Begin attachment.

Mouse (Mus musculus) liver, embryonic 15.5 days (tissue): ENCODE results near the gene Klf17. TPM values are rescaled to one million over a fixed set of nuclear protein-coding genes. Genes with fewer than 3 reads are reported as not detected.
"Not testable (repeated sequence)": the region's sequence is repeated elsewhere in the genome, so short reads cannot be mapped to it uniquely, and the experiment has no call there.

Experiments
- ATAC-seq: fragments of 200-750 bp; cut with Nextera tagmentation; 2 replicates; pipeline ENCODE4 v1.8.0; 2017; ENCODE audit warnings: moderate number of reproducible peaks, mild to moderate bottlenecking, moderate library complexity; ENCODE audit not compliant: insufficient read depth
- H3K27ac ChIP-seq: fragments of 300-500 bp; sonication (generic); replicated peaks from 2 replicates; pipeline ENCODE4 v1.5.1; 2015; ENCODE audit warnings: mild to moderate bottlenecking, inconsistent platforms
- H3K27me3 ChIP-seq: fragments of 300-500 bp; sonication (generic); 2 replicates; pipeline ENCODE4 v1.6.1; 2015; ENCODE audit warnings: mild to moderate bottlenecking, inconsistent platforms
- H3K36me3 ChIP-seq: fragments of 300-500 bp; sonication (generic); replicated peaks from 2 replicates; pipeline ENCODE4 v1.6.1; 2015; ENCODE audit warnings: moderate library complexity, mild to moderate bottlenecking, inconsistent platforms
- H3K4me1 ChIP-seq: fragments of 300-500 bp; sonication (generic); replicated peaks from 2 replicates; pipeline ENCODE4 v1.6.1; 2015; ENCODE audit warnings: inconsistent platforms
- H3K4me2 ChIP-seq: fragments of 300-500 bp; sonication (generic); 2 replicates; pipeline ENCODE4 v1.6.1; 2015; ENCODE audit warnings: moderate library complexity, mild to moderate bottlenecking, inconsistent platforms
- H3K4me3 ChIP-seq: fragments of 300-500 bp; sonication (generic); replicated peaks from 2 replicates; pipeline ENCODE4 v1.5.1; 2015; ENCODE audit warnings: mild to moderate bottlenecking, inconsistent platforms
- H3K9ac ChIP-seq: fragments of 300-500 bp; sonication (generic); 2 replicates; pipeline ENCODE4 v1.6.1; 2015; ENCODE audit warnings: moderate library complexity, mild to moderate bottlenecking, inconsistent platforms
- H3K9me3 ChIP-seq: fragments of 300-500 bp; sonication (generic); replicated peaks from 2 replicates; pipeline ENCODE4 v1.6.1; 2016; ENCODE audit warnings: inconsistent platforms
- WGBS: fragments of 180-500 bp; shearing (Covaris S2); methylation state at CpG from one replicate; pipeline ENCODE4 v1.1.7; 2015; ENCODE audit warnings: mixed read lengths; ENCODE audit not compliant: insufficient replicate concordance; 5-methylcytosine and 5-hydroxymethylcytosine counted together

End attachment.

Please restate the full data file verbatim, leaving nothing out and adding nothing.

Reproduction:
Mouse (Mus musculus) liver, embryonic 15.5 days (tissue): ENCODE results near the gene Klf17. TPM values are rescaled to one million over a fixed set of nuclear protein-coding genes. Genes with fewer than 3 reads are reported as not detected.
"Not testable (repeated sequence)": the region's sequence is repeated elsewhere in the genome, so short reads cannot be mapped to it uniquely, and the experiment has no call there.

Experiments
- ATAC-seq: fragments of 200-750 bp; cut with Nextera tagmentation; 2 replicates; pipeline ENCODE4 v1.8.0; 2017; ENCODE audit warnings: moderate number of reproducible peaks, mild to moderate bottlenecking, moderate library complexity; ENCODE audit not compliant: insufficient read depth
- H3K27ac ChIP-seq: fragments of 300-500 bp; sonication (generic); replicated peaks from 2 replicates; pipeline ENCODE4 v1.5.1; 2015; ENCODE audit warnings: mild to moderate bottlenecking, inconsistent platforms
- H3K27me3 ChIP-seq: fragments of 300-500 bp; sonication (generic); 2 replicates; pipeline ENCODE4 v1.6.1; 2015; ENCODE audit warnings: mild to moderate bottlenecking, inconsistent platforms
- H3K36me3 ChIP-seq: fragments of 300-500 bp; sonication (generic); replicated peaks from 2 replicates; pipeline ENCODE4 v1.6.1; 2015; ENCODE audit warnings: moderate library complexity, mild to moderate bottlenecking, inconsistent platforms
- H3K4me1 ChIP-seq: fragments of 300-500 bp; sonication (generic); replicated peaks from 2 replicates; pipeline ENCODE4 v1.6.1; 2015; ENCODE audit warnings: inconsistent platforms
- H3K4me2 ChIP-seq: fragments of 300-500 bp; sonication (generic); 2 replicates; pipeline ENCODE4 v1.6.1; 2015; ENCODE audit warnings: moderate library complexity, mild to moderate bottlenecking, inconsistent platforms
- H3K4me3 ChIP-seq: fragments of 300-500 bp; sonication (generic); replicated peaks from 2 replicates; pipeline ENCODE4 v1.5.1; 2015; ENCODE audit warnings: mild to moderate bottlenecking, inconsistent platforms
- H3K9ac ChIP-seq: fragments of 300-500 bp; sonication (generic); 2 replicates; pipeline ENCODE4 v1.6.1; 2015; ENCODE audit warnings: moderate library complexity, mild to moderate bottlenecking, inconsistent platforms
- H3K9me3 ChIP-seq: fragments of 300-500 bp; sonication (generic); replicated peaks from 2 replicates; pipeline ENCODE4 v1.6.1; 2016; ENCODE audit warnings: inconsistent platforms
- WGBS: fragments of 180-500 bp; shearing (Covaris S2); methylation state at CpG from one replicate; pipeline ENCODE4 v1.1.7; 2015; ENCODE audit warnings: mixed read lengths; ENCODE audit not compliant: insufficient replicate concordance; 5-methylcytosine and 5-hydroxymethylcytosine counted together